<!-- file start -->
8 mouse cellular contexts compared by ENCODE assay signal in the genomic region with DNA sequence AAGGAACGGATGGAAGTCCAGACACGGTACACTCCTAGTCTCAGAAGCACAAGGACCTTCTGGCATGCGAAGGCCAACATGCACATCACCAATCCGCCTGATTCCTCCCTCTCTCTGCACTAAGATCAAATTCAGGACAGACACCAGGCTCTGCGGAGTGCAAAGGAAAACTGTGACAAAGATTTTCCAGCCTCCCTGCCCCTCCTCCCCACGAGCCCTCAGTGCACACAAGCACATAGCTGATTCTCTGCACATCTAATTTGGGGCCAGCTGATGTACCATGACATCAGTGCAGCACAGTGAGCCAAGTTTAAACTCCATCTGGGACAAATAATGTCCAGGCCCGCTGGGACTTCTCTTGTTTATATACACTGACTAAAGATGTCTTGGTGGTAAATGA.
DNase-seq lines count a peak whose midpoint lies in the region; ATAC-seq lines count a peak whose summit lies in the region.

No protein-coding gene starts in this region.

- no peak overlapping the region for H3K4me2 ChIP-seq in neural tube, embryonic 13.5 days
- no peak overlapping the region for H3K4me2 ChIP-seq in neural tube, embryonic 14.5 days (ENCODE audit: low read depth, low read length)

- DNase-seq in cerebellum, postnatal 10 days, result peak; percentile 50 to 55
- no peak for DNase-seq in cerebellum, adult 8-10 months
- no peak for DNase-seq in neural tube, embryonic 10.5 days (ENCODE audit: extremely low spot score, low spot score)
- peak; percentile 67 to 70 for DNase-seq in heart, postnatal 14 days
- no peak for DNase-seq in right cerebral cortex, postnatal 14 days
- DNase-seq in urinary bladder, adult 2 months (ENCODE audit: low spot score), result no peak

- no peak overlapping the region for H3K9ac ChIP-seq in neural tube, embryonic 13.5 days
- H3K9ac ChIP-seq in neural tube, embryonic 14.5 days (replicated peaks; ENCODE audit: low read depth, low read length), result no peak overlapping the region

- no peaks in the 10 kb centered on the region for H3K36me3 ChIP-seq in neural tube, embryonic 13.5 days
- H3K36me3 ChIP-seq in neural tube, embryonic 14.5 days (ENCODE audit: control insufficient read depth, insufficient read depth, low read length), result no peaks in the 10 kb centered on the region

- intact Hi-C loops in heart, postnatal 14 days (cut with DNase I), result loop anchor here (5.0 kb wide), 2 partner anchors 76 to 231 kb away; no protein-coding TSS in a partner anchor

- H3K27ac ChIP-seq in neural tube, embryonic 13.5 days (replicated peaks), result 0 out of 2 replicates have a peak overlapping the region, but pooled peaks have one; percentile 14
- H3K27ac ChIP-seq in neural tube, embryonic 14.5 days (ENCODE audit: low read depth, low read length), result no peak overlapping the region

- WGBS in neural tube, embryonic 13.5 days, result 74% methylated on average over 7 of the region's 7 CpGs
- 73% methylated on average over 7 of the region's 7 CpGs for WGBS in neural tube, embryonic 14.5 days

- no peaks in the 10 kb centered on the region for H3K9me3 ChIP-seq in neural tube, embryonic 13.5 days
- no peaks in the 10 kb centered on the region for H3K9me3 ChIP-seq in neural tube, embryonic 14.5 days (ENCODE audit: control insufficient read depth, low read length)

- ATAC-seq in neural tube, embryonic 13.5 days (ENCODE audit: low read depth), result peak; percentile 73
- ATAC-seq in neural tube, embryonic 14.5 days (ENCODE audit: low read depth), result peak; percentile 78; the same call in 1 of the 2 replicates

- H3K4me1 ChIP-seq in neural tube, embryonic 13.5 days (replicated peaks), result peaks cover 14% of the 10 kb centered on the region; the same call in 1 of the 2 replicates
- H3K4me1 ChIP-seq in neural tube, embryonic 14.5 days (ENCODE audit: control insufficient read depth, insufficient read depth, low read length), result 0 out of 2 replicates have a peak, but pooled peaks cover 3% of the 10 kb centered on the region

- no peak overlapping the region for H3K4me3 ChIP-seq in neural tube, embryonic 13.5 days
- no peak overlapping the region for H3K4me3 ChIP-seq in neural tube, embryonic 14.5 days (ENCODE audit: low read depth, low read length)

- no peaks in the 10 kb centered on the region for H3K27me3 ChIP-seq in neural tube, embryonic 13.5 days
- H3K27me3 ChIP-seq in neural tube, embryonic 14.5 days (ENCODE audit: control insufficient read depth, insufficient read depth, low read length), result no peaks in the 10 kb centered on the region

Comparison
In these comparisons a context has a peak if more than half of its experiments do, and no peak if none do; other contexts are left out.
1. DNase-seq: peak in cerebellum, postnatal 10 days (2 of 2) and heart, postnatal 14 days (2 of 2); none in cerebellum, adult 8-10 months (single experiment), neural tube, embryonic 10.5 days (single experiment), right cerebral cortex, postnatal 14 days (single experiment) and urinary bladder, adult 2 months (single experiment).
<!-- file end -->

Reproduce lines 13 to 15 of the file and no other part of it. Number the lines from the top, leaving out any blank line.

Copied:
- H3K9ac ChIP-seq in neural tube, embryonic 14.5 days (replicated peaks; ENCODE audit: low read depth, low read length), result no peak overlapping the region

- no peaks in the 10 kb centered on the region for H3K36me3 ChIP-seq in neural tube, embryonic 13.5 days
- H3K36me3 ChIP-seq in neural tube, embryonic 14.5 days (ENCODE audit: control insufficient read depth, insufficient read depth, low read length), result no peaks in the 10 kb centered on the region